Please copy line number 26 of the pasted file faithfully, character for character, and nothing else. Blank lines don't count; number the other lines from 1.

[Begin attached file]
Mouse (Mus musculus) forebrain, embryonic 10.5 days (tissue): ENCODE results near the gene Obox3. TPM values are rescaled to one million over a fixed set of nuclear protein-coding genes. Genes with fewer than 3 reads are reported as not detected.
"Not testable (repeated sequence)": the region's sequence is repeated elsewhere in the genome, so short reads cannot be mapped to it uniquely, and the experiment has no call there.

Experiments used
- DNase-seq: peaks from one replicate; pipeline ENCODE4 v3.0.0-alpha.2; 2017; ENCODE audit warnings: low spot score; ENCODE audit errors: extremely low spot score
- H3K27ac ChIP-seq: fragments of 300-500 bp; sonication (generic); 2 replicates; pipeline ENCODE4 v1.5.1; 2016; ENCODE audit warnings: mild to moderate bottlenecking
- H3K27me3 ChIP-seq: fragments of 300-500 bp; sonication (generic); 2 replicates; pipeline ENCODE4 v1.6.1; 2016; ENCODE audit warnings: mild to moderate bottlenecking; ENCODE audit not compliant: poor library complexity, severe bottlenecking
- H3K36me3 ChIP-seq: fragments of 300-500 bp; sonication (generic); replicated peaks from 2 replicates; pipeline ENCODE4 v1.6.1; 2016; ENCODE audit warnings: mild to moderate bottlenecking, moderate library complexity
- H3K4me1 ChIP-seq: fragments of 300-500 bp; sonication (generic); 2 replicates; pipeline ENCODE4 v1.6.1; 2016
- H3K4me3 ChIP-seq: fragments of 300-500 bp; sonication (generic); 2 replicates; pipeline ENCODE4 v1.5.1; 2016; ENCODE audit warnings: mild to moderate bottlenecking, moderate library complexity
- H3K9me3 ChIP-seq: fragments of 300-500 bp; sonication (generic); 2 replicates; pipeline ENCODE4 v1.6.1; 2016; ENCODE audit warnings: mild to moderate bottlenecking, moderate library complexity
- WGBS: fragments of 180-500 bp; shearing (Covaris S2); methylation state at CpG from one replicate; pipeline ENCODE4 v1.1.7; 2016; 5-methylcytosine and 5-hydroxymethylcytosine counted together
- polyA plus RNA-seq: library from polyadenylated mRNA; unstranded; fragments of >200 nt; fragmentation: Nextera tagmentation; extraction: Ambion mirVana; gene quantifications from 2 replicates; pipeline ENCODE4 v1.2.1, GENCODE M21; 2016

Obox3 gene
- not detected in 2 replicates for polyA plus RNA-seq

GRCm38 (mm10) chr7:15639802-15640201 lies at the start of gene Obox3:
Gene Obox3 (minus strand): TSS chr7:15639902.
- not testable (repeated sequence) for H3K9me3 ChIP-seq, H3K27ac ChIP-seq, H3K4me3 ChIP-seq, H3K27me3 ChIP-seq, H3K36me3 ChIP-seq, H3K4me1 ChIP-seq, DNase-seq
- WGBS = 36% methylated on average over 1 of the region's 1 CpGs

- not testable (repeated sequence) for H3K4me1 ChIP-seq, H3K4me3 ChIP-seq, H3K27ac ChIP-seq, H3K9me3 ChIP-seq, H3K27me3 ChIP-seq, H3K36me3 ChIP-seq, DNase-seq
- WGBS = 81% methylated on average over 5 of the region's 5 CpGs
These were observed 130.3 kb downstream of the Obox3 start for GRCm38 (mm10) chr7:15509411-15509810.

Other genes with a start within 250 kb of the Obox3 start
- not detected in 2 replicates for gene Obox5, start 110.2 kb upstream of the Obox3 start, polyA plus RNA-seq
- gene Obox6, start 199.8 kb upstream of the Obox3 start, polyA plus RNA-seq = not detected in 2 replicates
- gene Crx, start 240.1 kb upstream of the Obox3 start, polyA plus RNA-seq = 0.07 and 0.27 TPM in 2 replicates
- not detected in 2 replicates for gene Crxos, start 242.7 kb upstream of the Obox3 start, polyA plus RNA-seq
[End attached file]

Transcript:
- not detected in 2 replicates for gene Crxos, start 242.7 kb upstream of the Obox3 start, polyA plus RNA-seq